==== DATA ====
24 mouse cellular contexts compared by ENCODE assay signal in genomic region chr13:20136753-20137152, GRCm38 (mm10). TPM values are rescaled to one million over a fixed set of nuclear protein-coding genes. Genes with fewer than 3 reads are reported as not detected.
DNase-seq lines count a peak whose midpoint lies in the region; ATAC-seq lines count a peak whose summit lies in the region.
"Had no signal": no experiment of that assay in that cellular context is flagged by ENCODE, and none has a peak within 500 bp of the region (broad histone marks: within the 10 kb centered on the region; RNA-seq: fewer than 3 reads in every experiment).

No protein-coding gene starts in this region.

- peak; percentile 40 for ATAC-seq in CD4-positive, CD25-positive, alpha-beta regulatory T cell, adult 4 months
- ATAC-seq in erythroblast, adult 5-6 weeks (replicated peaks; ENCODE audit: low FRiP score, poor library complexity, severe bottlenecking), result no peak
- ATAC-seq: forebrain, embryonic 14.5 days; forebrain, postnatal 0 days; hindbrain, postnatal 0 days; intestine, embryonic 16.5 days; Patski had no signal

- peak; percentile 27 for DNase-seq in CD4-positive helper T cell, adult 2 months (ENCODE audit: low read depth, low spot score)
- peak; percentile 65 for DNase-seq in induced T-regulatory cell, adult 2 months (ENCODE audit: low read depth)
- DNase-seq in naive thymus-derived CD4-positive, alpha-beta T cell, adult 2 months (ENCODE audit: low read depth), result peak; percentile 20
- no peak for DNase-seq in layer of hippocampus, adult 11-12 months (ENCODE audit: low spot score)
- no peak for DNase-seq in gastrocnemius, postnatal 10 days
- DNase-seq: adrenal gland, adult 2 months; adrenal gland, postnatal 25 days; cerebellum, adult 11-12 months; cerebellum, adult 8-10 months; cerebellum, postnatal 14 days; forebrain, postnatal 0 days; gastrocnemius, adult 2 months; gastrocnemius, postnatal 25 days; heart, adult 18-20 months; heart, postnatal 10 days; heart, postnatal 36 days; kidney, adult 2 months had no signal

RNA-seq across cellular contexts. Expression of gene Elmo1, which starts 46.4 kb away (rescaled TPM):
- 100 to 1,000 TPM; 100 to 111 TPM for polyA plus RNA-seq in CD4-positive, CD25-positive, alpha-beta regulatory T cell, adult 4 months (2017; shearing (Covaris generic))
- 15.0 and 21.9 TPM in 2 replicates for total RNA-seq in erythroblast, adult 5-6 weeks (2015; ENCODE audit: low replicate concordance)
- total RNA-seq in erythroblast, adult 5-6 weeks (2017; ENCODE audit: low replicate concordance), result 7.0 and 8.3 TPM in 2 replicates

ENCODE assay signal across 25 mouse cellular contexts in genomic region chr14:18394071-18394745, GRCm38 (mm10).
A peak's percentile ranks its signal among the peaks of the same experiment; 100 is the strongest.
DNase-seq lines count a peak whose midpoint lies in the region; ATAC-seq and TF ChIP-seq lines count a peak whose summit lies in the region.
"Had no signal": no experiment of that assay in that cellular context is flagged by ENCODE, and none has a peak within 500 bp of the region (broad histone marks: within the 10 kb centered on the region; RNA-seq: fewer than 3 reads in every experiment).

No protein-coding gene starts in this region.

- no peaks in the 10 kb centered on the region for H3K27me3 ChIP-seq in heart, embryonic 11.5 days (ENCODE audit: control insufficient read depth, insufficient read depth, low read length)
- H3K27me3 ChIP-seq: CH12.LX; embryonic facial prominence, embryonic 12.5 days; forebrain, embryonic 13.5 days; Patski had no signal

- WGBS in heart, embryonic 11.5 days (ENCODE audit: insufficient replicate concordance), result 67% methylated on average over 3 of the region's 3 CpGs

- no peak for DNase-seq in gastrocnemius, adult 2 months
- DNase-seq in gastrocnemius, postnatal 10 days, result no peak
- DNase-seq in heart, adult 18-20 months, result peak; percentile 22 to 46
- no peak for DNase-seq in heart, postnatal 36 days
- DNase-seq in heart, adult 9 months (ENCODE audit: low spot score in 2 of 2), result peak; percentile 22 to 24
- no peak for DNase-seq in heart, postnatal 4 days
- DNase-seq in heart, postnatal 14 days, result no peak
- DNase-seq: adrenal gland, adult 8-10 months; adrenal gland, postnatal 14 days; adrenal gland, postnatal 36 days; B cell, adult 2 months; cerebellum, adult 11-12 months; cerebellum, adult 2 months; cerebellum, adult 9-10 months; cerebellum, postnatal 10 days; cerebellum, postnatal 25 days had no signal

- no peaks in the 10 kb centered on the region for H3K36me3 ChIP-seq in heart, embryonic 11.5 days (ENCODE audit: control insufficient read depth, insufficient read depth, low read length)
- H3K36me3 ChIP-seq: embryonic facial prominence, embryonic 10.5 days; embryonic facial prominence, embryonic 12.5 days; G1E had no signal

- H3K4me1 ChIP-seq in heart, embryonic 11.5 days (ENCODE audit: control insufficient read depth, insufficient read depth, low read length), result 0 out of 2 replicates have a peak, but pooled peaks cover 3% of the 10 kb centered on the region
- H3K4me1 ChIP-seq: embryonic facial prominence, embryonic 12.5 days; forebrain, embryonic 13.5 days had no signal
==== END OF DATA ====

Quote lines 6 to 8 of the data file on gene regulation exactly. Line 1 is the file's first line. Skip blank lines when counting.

- ATAC-seq in erythroblast, adult 5-6 weeks (replicated peaks; ENCODE audit: low FRiP score, poor library complexity, severe bottlenecking), result no peak
- ATAC-seq: forebrain, embryonic 14.5 days; forebrain, postnatal 0 days; hindbrain, postnatal 0 days; intestine, embryonic 16.5 days; Patski had no signal

- peak; percentile 27 for DNase-seq in CD4-positive helper T cell, adult 2 months (ENCODE audit: low read depth, low spot score)